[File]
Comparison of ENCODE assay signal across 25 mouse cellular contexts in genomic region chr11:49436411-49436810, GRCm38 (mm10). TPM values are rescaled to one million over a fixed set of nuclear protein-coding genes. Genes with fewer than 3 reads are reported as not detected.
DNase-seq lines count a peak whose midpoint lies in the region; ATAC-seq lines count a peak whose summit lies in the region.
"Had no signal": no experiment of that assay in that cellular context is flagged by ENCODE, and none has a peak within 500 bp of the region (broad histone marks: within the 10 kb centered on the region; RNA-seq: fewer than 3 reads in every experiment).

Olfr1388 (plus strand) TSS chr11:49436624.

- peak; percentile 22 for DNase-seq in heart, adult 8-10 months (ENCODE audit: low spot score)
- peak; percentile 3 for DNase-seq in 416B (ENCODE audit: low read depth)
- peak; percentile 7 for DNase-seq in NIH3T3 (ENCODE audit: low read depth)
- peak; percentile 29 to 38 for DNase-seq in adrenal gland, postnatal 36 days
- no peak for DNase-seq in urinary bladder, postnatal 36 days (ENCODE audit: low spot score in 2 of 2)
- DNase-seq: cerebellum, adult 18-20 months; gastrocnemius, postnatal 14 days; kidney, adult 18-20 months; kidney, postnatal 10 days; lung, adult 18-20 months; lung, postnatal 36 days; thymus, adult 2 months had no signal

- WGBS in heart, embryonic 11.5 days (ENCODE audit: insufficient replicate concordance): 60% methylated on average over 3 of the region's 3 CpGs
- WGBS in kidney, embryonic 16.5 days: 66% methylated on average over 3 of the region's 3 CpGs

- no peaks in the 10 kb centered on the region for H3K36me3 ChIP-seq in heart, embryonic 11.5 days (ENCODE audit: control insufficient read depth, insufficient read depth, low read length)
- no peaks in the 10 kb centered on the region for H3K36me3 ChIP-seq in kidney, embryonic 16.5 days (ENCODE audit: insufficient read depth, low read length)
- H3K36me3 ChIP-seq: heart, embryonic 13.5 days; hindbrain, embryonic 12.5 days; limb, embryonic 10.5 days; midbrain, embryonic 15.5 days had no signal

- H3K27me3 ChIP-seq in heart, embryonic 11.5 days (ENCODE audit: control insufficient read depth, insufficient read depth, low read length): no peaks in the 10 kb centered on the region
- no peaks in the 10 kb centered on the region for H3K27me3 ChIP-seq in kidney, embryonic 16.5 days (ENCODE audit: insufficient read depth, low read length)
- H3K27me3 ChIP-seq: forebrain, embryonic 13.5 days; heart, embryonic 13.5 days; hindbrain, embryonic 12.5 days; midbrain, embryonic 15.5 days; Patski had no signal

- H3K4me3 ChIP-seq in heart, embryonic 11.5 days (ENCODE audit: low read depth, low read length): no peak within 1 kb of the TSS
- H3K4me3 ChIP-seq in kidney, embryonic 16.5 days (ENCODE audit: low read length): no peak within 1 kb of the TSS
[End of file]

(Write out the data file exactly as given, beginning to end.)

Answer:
Comparison of ENCODE assay signal across 25 mouse cellular contexts in genomic region chr11:49436411-49436810, GRCm38 (mm10). TPM values are rescaled to one million over a fixed set of nuclear protein-coding genes. Genes with fewer than 3 reads are reported as not detected.
DNase-seq lines count a peak whose midpoint lies in the region; ATAC-seq lines count a peak whose summit lies in the region.
"Had no signal": no experiment of that assay in that cellular context is flagged by ENCODE, and none has a peak within 500 bp of the region (broad histone marks: within the 10 kb centered on the region; RNA-seq: fewer than 3 reads in every experiment).

Olfr1388 (plus strand) TSS chr11:49436624.

- peak; percentile 22 for DNase-seq in heart, adult 8-10 months (ENCODE audit: low spot score)
- peak; percentile 3 for DNase-seq in 416B (ENCODE audit: low read depth)
- peak; percentile 7 for DNase-seq in NIH3T3 (ENCODE audit: low read depth)
- peak; percentile 29 to 38 for DNase-seq in adrenal gland, postnatal 36 days
- no peak for DNase-seq in urinary bladder, postnatal 36 days (ENCODE audit: low spot score in 2 of 2)
- DNase-seq: cerebellum, adult 18-20 months; gastrocnemius, postnatal 14 days; kidney, adult 18-20 months; kidney, postnatal 10 days; lung, adult 18-20 months; lung, postnatal 36 days; thymus, adult 2 months had no signal

- WGBS in heart, embryonic 11.5 days (ENCODE audit: insufficient replicate concordance): 60% methylated on average over 3 of the region's 3 CpGs
- WGBS in kidney, embryonic 16.5 days: 66% methylated on average over 3 of the region's 3 CpGs

- no peaks in the 10 kb centered on the region for H3K36me3 ChIP-seq in heart, embryonic 11.5 days (ENCODE audit: control insufficient read depth, insufficient read depth, low read length)
- no peaks in the 10 kb centered on the region for H3K36me3 ChIP-seq in kidney, embryonic 16.5 days (ENCODE audit: insufficient read depth, low read length)
- H3K36me3 ChIP-seq: heart, embryonic 13.5 days; hindbrain, embryonic 12.5 days; limb, embryonic 10.5 days; midbrain, embryonic 15.5 days had no signal

- H3K27me3 ChIP-seq in heart, embryonic 11.5 days (ENCODE audit: control insufficient read depth, insufficient read depth, low read length): no peaks in the 10 kb centered on the region
- no peaks in the 10 kb centered on the region for H3K27me3 ChIP-seq in kidney, embryonic 16.5 days (ENCODE audit: insufficient read depth, low read length)
- H3K27me3 ChIP-seq: forebrain, embryonic 13.5 days; heart, embryonic 13.5 days; hindbrain, embryonic 12.5 days; midbrain, embryonic 15.5 days; Patski had no signal

- H3K4me3 ChIP-seq in heart, embryonic 11.5 days (ENCODE audit: low read depth, low read length): no peak within 1 kb of the TSS
- H3K4me3 ChIP-seq in kidney, embryonic 16.5 days (ENCODE audit: low read length): no peak within 1 kb of the TSS